When the laser gain medium is driven three times harder for a short period of time, the optical output can be three times higher than during normal Continuous Wave (CW) operation. This mode of operation, and the technology that enables it, is called Super Pulse (-P). In laser applications such as surgery, marking on glass and ceramic, and cutting thin metal foils, the abbreviated processing time of a high-energy pulse vaporizes the material faster and more efficiently. The resultant material finish reduces charring, cracking, burning, and debris. Super Pulse improves results in surgery, making procedures become more effective by reducing both pain and healing times.
Optimizing the Pulse Parameters for Super Pulse Operation
Typically in CO2 lasers, the optical response is slower than the electronic control signal, due to the transfer and release of energy commonly referred to as rise and fall time. The laser power will not rise instantaneously to its peak when the on command is issued, nor will it drop to zero immediately after the off command, as can be seen on the scope traces below. Therefore, to maximize pulse energies, the electronic laser pulse control signal should be somewhat longer than the rise time. For ALC products this is typically around 100μs. Super Pulse (-P) is best when used at fixed pulse-repetition frequencies and duty cycles to maintain uniform pulse lengths.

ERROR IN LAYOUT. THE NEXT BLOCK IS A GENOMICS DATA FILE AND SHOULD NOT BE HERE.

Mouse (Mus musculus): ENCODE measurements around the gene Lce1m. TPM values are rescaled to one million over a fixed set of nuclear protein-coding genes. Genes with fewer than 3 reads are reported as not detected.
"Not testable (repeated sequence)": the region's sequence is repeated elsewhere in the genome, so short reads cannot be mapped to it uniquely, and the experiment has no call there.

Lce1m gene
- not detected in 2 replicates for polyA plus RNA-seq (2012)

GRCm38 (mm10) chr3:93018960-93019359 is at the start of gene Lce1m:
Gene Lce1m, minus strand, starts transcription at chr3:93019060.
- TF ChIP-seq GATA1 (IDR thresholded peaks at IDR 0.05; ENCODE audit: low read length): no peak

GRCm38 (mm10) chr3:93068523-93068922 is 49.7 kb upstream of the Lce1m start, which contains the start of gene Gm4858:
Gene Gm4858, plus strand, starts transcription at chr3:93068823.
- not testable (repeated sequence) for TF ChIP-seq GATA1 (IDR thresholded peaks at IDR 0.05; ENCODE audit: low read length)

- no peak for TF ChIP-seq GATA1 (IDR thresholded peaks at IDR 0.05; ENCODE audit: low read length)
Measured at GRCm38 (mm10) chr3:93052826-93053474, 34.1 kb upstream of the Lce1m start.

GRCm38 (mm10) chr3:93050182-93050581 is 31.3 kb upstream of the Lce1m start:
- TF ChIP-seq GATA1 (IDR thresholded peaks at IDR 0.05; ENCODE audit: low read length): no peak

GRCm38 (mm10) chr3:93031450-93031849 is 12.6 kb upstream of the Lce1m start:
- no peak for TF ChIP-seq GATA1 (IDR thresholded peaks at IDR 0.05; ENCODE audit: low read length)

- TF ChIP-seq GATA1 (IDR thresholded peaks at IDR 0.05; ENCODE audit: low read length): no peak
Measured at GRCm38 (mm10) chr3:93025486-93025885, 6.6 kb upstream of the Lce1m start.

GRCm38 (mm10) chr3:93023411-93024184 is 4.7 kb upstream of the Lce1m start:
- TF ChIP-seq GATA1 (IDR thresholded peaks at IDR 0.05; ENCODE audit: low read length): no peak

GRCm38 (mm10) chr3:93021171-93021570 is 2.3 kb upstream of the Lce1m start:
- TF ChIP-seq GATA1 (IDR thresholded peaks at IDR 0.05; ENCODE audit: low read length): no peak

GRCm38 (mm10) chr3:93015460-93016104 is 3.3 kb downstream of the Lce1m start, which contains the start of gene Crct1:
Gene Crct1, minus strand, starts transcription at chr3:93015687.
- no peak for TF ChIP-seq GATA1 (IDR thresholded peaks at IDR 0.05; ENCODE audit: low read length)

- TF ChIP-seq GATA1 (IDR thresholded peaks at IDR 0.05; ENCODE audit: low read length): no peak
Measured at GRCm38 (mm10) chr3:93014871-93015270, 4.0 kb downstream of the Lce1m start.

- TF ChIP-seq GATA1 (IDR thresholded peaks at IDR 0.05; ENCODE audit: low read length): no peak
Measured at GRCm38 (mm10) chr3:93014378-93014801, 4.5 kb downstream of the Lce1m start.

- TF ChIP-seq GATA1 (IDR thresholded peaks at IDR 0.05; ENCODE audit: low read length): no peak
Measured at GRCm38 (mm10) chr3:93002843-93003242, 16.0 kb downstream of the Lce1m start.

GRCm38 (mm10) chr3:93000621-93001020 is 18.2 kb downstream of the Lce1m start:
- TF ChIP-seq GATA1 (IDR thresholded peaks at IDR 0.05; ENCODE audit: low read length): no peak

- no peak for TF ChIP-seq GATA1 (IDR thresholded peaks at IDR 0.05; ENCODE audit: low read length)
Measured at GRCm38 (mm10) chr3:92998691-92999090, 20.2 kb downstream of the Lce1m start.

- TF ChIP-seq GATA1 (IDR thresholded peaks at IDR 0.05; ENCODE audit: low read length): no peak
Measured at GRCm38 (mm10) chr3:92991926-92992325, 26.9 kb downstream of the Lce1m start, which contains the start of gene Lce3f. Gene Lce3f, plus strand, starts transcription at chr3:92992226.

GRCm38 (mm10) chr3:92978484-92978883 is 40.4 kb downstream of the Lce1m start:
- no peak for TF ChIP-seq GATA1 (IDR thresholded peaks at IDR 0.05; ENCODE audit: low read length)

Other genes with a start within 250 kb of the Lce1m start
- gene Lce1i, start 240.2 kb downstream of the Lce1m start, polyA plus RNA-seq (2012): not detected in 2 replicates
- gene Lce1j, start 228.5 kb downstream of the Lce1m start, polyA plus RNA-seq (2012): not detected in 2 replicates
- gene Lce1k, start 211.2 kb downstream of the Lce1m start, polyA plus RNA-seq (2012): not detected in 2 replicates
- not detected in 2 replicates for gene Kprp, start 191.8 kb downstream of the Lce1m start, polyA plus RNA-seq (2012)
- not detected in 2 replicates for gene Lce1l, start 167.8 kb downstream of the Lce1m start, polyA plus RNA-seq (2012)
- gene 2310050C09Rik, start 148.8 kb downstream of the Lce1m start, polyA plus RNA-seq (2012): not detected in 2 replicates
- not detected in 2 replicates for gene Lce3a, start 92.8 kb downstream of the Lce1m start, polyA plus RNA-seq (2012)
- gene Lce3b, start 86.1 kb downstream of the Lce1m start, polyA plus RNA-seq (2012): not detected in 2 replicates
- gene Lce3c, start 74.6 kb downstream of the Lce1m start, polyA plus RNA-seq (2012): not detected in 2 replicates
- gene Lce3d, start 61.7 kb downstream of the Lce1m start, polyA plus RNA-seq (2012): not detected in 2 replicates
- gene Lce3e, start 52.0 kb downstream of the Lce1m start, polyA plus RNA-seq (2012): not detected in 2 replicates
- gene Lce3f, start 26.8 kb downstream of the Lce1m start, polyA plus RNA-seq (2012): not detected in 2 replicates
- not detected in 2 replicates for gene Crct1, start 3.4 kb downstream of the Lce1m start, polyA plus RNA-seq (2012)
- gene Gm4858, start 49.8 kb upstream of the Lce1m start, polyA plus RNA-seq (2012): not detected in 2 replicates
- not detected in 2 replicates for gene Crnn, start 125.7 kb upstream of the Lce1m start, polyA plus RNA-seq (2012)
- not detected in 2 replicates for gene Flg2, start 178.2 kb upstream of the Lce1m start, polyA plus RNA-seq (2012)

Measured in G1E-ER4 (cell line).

In waveforms A and B shown above, the upper blue trace is the command signal and the lower yellow trace is the laser pulse train. The longer pulse on the left has enough time to achieve peak power, but it is at a low frequency. Although the shorter pulse on the right does not achieve the highest possible peak power, it’s still very useful in many applications requiring a fast pulse train. Whatever the application-specific requirements are for your team, Access Laser can optimize our products to match your laser pulse parameters.
How to Vary Pulse Width and Frequency
All the Access Laser products have a BNC port on the RF driver where you can supply your own pulse signal at a wide range of frequencies and pulse lengths. A general-purpose pulse generator or function generator can be used to supply this variable signal. Zero volts will turn off the laser, and five volts will turn on the laser. The laser controllers from Access Laser provide a knob for pulse width control at a fixed frequency: 2.5 kHz, 5 kHz or 16 kHz can be specified.
For a Super Pulse (-P) laser, the pulse length is typically limited to 400μs, and the duty cycle to 30%. A Super Pulse (-P) laser will not operate in the CW mode. However, lasers enabled with the Dual Drive (-D) technology can perform in either CW or Super Pulse (-P) modes based on the DC supply being used to drive the RF. Its average power is typically lower than its CW counterpart. For these reasons, some applications that require high average power rather than high energy pulses will not benefit from this mode of operation.